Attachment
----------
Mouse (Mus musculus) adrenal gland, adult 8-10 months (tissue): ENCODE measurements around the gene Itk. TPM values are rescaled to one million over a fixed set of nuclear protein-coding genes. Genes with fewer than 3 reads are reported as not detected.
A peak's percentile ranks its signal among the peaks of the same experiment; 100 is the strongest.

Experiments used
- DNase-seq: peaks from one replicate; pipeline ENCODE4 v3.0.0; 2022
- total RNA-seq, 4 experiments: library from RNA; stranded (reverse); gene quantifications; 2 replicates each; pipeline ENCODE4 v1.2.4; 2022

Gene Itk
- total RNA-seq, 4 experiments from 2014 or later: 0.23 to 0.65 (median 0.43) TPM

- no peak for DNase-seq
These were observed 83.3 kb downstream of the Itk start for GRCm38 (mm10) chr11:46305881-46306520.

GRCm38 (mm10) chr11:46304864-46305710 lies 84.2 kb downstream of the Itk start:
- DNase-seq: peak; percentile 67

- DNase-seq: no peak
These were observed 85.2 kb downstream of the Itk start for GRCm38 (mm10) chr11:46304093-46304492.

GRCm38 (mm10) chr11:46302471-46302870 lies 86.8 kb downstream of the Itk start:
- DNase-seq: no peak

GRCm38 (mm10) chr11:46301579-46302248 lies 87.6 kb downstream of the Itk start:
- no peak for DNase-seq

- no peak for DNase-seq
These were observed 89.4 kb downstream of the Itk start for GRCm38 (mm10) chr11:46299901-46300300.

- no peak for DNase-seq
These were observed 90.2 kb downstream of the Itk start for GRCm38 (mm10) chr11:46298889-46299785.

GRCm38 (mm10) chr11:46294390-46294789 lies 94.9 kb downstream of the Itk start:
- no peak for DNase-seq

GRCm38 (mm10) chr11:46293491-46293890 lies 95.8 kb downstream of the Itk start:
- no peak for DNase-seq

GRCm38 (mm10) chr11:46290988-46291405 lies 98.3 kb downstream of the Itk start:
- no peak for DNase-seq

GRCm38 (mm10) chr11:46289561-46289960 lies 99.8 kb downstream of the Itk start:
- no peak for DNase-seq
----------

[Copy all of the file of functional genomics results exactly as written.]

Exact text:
Mouse (Mus musculus) adrenal gland, adult 8-10 months (tissue): ENCODE measurements around the gene Itk. TPM values are rescaled to one million over a fixed set of nuclear protein-coding genes. Genes with fewer than 3 reads are reported as not detected.
A peak's percentile ranks its signal among the peaks of the same experiment; 100 is the strongest.

Experiments used
- DNase-seq: peaks from one replicate; pipeline ENCODE4 v3.0.0; 2022
- total RNA-seq, 4 experiments: library from RNA; stranded (reverse); gene quantifications; 2 replicates each; pipeline ENCODE4 v1.2.4; 2022

Gene Itk
- total RNA-seq, 4 experiments from 2014 or later: 0.23 to 0.65 (median 0.43) TPM

- no peak for DNase-seq
These were observed 83.3 kb downstream of the Itk start for GRCm38 (mm10) chr11:46305881-46306520.

GRCm38 (mm10) chr11:46304864-46305710 lies 84.2 kb downstream of the Itk start:
- DNase-seq: peak; percentile 67

- DNase-seq: no peak
These were observed 85.2 kb downstream of the Itk start for GRCm38 (mm10) chr11:46304093-46304492.

GRCm38 (mm10) chr11:46302471-46302870 lies 86.8 kb downstream of the Itk start:
- DNase-seq: no peak

GRCm38 (mm10) chr11:46301579-46302248 lies 87.6 kb downstream of the Itk start:
- no peak for DNase-seq

- no peak for DNase-seq
These were observed 89.4 kb downstream of the Itk start for GRCm38 (mm10) chr11:46299901-46300300.

- no peak for DNase-seq
These were observed 90.2 kb downstream of the Itk start for GRCm38 (mm10) chr11:46298889-46299785.

GRCm38 (mm10) chr11:46294390-46294789 lies 94.9 kb downstream of the Itk start:
- no peak for DNase-seq

GRCm38 (mm10) chr11:46293491-46293890 lies 95.8 kb downstream of the Itk start:
- no peak for DNase-seq

GRCm38 (mm10) chr11:46290988-46291405 lies 98.3 kb downstream of the Itk start:
- no peak for DNase-seq

GRCm38 (mm10) chr11:46289561-46289960 lies 99.8 kb downstream of the Itk start:
- no peak for DNase-seq